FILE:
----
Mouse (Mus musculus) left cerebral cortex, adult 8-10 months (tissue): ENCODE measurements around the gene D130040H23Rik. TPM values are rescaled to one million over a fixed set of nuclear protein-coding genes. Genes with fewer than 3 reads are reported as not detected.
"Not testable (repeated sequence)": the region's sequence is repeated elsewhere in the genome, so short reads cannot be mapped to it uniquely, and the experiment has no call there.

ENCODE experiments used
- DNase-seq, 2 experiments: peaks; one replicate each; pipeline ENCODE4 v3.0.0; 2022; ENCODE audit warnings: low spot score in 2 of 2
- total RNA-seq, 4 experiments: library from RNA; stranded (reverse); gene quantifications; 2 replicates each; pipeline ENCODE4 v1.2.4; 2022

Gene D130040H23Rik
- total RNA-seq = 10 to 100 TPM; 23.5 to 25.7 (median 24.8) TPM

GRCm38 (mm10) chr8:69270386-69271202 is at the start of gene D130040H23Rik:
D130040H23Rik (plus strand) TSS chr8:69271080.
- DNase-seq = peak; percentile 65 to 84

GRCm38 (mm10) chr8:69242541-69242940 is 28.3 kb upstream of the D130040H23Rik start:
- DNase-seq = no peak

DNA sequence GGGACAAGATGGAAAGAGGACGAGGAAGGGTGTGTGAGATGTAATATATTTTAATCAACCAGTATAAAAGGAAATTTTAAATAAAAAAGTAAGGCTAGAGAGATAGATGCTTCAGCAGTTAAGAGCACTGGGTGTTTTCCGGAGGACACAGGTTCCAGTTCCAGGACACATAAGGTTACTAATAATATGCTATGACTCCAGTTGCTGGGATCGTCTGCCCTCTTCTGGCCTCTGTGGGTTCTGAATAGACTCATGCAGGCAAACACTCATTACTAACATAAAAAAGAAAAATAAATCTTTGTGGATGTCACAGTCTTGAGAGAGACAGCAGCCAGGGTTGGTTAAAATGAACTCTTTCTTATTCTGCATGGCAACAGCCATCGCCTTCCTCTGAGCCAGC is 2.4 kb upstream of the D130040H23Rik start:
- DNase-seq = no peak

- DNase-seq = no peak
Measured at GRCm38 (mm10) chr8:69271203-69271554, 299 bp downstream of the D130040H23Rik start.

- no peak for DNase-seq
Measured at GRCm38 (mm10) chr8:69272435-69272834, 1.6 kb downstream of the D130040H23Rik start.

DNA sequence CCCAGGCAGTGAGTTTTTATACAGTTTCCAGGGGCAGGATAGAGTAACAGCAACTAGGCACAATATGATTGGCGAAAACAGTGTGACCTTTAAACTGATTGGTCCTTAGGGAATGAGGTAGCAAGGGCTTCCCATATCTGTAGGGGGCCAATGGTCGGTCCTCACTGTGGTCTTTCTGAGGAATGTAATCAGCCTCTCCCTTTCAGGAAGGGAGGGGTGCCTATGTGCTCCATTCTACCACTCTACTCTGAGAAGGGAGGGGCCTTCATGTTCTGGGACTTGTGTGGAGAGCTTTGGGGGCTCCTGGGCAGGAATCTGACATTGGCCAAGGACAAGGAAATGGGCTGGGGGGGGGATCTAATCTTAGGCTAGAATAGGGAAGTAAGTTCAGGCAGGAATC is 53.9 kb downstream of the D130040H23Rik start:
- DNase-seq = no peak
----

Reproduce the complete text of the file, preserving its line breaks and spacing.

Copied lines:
Mouse (Mus musculus) left cerebral cortex, adult 8-10 months (tissue): ENCODE measurements around the gene D130040H23Rik. TPM values are rescaled to one million over a fixed set of nuclear protein-coding genes. Genes with fewer than 3 reads are reported as not detected.
"Not testable (repeated sequence)": the region's sequence is repeated elsewhere in the genome, so short reads cannot be mapped to it uniquely, and the experiment has no call there.

ENCODE experiments used
- DNase-seq, 2 experiments: peaks; one replicate each; pipeline ENCODE4 v3.0.0; 2022; ENCODE audit warnings: low spot score in 2 of 2
- total RNA-seq, 4 experiments: library from RNA; stranded (reverse); gene quantifications; 2 replicates each; pipeline ENCODE4 v1.2.4; 2022

Gene D130040H23Rik
- total RNA-seq = 10 to 100 TPM; 23.5 to 25.7 (median 24.8) TPM

GRCm38 (mm10) chr8:69270386-69271202 is at the start of gene D130040H23Rik:
D130040H23Rik (plus strand) TSS chr8:69271080.
- DNase-seq = peak; percentile 65 to 84

GRCm38 (mm10) chr8:69242541-69242940 is 28.3 kb upstream of the D130040H23Rik start:
- DNase-seq = no peak

DNA sequence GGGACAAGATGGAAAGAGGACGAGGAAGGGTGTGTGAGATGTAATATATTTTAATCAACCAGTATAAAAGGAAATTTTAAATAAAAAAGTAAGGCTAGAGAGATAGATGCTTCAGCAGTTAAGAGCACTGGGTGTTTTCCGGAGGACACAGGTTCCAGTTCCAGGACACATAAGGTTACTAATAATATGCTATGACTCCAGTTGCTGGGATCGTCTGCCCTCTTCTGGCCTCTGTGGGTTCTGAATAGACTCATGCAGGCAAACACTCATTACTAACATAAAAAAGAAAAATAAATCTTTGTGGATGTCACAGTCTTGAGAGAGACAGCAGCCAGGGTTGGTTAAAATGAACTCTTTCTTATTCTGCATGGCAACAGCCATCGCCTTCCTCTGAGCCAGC is 2.4 kb upstream of the D130040H23Rik start:
- DNase-seq = no peak

- DNase-seq = no peak
Measured at GRCm38 (mm10) chr8:69271203-69271554, 299 bp downstream of the D130040H23Rik start.

- no peak for DNase-seq
Measured at GRCm38 (mm10) chr8:69272435-69272834, 1.6 kb downstream of the D130040H23Rik start.

DNA sequence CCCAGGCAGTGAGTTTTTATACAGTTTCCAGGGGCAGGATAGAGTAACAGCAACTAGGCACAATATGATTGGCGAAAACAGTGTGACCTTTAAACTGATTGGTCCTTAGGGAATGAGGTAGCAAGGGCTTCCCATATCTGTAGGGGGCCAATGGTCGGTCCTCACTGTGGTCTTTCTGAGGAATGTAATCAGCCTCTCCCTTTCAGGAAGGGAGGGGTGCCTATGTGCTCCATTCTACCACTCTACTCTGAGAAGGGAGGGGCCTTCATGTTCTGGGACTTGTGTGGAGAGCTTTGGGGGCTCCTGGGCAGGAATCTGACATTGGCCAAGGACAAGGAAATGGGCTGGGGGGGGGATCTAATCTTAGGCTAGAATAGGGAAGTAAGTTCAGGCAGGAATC is 53.9 kb downstream of the D130040H23Rik start:
- DNase-seq = no peak